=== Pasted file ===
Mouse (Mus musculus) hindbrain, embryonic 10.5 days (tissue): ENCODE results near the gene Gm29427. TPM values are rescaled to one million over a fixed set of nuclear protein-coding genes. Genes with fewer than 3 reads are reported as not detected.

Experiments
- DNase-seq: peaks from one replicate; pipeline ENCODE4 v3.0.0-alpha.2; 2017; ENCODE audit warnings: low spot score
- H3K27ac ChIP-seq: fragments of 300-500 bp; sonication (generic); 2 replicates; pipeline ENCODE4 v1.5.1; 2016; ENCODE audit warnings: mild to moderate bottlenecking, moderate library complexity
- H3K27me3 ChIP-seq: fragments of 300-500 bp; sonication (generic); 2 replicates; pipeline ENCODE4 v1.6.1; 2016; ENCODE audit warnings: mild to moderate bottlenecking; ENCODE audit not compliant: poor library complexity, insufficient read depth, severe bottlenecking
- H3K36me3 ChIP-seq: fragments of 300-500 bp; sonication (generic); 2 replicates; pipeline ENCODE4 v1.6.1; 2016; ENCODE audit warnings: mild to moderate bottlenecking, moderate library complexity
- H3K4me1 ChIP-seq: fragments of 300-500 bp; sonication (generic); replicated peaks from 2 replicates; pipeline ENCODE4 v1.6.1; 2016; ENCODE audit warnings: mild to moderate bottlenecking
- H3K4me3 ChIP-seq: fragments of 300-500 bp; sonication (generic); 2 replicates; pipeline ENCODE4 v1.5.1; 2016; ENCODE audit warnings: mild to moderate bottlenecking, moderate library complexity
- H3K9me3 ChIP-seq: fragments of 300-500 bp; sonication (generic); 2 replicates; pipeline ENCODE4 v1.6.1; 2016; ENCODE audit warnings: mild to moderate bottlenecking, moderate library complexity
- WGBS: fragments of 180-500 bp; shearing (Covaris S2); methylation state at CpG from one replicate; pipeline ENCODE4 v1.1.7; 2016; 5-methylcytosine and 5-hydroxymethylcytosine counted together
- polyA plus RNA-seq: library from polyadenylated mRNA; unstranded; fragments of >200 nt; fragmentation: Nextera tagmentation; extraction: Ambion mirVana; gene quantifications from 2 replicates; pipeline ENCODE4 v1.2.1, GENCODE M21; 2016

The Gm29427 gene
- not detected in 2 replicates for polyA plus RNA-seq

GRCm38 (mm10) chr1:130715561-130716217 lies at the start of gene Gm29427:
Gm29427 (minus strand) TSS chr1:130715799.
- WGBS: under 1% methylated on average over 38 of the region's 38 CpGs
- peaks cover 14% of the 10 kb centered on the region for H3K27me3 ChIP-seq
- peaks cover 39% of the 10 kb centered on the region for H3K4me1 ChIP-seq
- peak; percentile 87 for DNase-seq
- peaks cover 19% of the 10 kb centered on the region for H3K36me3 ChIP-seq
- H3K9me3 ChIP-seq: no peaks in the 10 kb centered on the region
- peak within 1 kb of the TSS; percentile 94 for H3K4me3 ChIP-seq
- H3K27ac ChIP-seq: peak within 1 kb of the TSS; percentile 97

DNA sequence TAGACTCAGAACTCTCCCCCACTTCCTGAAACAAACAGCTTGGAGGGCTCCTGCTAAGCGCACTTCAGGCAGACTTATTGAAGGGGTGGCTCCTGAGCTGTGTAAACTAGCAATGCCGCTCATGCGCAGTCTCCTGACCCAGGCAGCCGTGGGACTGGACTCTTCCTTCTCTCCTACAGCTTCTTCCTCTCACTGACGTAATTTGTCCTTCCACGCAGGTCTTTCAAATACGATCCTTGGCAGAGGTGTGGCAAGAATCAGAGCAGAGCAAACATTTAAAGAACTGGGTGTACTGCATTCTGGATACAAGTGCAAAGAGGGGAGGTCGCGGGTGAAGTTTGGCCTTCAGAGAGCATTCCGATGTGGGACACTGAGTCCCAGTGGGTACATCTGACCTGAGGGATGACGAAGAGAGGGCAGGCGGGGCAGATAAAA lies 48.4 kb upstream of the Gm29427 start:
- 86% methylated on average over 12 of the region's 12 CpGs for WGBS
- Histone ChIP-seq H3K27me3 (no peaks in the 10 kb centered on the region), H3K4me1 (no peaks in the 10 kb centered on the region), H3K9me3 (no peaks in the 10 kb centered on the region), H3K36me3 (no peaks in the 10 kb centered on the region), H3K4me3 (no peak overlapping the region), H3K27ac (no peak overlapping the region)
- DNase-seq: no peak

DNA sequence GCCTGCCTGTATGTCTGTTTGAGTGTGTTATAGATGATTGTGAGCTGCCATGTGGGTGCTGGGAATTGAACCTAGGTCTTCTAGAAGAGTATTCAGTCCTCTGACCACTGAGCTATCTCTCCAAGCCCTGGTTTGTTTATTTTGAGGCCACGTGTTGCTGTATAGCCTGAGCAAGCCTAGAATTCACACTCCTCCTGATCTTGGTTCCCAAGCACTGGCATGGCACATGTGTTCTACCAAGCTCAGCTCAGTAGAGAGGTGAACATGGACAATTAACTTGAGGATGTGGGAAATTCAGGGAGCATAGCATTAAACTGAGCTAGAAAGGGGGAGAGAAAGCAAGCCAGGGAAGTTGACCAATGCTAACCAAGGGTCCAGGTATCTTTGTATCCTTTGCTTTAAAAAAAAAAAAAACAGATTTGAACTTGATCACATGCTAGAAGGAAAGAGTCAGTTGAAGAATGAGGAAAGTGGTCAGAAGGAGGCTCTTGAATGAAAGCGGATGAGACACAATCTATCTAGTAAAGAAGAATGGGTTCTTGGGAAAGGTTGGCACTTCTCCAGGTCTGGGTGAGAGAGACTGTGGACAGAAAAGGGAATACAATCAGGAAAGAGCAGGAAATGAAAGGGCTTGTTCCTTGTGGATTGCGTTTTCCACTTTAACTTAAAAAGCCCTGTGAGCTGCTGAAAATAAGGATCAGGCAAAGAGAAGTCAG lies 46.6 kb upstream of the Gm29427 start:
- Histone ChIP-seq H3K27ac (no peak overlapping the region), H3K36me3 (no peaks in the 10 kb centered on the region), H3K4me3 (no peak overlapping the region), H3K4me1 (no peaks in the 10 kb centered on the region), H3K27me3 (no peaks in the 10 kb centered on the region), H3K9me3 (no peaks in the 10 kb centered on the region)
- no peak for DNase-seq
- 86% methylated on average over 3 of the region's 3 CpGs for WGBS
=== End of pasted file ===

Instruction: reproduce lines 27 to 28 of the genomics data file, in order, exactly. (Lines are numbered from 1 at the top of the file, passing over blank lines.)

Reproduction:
- DNase-seq: no peak

DNA sequence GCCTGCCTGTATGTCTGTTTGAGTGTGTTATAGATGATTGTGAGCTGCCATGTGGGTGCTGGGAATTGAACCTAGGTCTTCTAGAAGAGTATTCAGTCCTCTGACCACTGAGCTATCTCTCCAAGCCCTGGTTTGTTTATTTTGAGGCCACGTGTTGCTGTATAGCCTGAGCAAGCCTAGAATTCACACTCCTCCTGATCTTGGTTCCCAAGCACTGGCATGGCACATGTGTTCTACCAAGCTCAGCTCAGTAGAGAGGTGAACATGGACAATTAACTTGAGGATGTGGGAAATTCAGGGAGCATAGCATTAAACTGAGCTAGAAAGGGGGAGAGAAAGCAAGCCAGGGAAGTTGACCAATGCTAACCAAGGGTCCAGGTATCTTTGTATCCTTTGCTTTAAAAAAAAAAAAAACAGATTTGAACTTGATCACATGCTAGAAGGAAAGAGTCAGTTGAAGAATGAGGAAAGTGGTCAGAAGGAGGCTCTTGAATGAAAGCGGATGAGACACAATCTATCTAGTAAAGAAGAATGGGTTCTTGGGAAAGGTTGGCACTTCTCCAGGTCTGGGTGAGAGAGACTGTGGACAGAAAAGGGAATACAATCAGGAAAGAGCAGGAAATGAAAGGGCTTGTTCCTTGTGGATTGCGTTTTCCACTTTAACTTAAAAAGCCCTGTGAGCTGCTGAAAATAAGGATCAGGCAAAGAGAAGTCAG lies 46.6 kb upstream of the Gm29427 start: